Many people have trouble identifying causes they truly care about and what they want to accomplish with their philanthropy. If this is your case, it may require taking the time to do some self-reflection and review of your values. Invest time into doing research about organizations making an impact. Time may also be a factor holding people back from getting involved. It may feel too overwhelming to think of adding one more thing to your full plate. I encourage people to start one step at a time. It may be that you only have the time to write the check and later in your career you have more time to donate hands on volunteering like serving on a committee or board. Or maybe you have the time now and the donations will come later. Regardless of your situation and your ability to give, most organizations will be pleased to have what you can offer. And, if not, it might be a sign that this is not the right organization for you.


Teaching the value of philanthropy and setting a good example for others can start anytime. If you have a family, I encourage you to involve the whole family in giving decisions. Research and select causes together. Dedicate family time to volunteer. I have a friend who is a very successful businessman and became a billionaire. He has spent his life giving back to people less fortunate and in need in his community. He has also invested in mentoring to others, including his children and grandchildren teaching them the value of giving back.


In addition to the purposeful impact giving back provides you and your family, there are sound financial benefits to consider as part of your strategy. There are several tax and estate planning techniques that can be explored to realize both the personal fulfillment of giving, the family example/values of giving, and making smart financial decisions. A simple, but often overlooked concept is gifting appreciated asset as opposed to cash. For example, a client has greatly appreciated stock that they would owe capital gains tax on. Instead of selling the stock, they either gift it directly to the charity, or to a donor advised fund. They get the benefit of leverage, as the cost of the gift was substantially less than the value of the gift, they receive a tax deduction for the full value of the gifted asset, and they avoid paying the capital gains tax.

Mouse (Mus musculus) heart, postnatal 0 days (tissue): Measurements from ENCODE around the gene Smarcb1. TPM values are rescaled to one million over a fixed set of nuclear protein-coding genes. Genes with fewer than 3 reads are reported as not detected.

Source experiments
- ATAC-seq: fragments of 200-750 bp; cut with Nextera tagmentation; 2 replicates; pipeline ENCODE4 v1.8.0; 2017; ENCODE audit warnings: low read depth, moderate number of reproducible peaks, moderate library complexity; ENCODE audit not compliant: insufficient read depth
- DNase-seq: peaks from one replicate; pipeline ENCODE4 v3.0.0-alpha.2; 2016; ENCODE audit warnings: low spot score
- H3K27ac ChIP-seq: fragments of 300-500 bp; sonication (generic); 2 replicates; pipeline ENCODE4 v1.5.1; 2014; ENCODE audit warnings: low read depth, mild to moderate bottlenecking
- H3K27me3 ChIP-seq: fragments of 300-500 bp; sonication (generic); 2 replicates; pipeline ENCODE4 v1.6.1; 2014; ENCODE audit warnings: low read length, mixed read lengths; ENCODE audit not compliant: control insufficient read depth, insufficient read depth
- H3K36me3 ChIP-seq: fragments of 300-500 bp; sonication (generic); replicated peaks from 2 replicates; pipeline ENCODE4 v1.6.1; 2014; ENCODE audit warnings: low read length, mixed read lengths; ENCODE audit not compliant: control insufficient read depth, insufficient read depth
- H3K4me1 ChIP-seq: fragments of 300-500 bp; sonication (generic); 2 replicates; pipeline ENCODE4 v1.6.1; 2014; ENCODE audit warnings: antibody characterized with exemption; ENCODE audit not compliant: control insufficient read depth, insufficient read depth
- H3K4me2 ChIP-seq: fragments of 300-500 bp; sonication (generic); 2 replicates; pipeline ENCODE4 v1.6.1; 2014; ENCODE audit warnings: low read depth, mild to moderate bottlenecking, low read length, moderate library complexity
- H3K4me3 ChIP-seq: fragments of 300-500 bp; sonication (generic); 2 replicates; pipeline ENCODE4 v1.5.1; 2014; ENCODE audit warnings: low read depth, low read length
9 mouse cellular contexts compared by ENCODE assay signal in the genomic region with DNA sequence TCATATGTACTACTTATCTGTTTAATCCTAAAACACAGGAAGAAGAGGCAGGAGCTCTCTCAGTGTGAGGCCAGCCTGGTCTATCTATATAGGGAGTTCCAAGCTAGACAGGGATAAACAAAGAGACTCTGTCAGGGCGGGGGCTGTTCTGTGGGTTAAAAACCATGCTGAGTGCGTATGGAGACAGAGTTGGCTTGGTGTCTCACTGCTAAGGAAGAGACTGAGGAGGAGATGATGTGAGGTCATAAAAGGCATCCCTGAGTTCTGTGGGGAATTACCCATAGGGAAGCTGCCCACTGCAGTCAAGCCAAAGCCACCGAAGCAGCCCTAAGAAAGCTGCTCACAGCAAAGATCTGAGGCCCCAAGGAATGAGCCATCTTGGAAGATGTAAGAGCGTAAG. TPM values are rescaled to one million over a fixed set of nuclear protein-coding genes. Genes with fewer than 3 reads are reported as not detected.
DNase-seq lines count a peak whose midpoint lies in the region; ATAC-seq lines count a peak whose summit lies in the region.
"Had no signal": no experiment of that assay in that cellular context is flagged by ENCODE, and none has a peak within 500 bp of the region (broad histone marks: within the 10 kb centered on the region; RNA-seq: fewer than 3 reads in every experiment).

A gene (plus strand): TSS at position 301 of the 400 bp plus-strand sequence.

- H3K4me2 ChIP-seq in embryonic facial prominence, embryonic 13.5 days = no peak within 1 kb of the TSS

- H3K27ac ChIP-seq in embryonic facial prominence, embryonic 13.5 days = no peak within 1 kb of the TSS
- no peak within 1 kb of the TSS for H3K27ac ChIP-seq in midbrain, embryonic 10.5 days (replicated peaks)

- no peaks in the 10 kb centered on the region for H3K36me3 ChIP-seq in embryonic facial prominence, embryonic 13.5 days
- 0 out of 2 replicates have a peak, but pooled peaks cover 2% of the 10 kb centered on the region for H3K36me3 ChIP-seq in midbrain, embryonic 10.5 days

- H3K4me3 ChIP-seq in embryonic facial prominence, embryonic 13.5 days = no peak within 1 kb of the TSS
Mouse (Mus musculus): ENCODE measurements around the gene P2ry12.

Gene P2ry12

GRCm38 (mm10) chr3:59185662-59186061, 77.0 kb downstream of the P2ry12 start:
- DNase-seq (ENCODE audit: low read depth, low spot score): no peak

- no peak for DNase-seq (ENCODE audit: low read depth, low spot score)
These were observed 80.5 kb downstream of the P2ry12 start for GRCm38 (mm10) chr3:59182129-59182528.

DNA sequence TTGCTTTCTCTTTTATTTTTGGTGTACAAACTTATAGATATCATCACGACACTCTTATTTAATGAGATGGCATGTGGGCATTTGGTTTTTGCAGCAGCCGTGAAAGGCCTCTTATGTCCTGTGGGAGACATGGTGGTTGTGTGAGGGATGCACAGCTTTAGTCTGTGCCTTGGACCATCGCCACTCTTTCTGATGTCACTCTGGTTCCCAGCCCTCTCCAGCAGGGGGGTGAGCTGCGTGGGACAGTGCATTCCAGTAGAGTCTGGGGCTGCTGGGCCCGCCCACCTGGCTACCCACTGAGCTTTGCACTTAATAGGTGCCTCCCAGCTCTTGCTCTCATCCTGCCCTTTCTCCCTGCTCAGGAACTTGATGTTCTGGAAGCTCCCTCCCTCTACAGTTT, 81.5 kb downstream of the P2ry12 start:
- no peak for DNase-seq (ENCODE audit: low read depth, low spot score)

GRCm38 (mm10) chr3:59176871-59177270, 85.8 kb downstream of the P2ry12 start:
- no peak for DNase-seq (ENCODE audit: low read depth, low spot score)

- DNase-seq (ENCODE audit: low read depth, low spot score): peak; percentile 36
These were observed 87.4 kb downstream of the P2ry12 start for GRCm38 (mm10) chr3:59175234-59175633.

Donor advised funds can present a great alternative to establishing an actual family foundation, as the institution administering the fund handles all the legal, compliance and tax related matters. Local community foundations are great examples of this. My family and I partnered with our local community foundation a few years ago to establish The Preddice Family Foundation. We make regular annual gifts to grow the donor pool (we get tax deductions for those gifts) and we made planned gifts as part of our estate (life insurance policies and estate assets, effectively removing them from our estate for tax purposes.) We get those benefits, plus the benefit of being able to work with our children to pick charities they want to benefit, thus being able to help coach and shape them, and the added benefit of knowing that after we are gone, our family’s legacy of giving will continue. 

I am truly passionate about giving back. Reach out if you want to discuss any of these ideas in greater detail or if you need help starting a Family Foundation.

Nicholas Preddice is a partner and founder of The Affinity Group. He works with clients as their personal CFO helping them fulfill their lives through successful financial planning outcomes.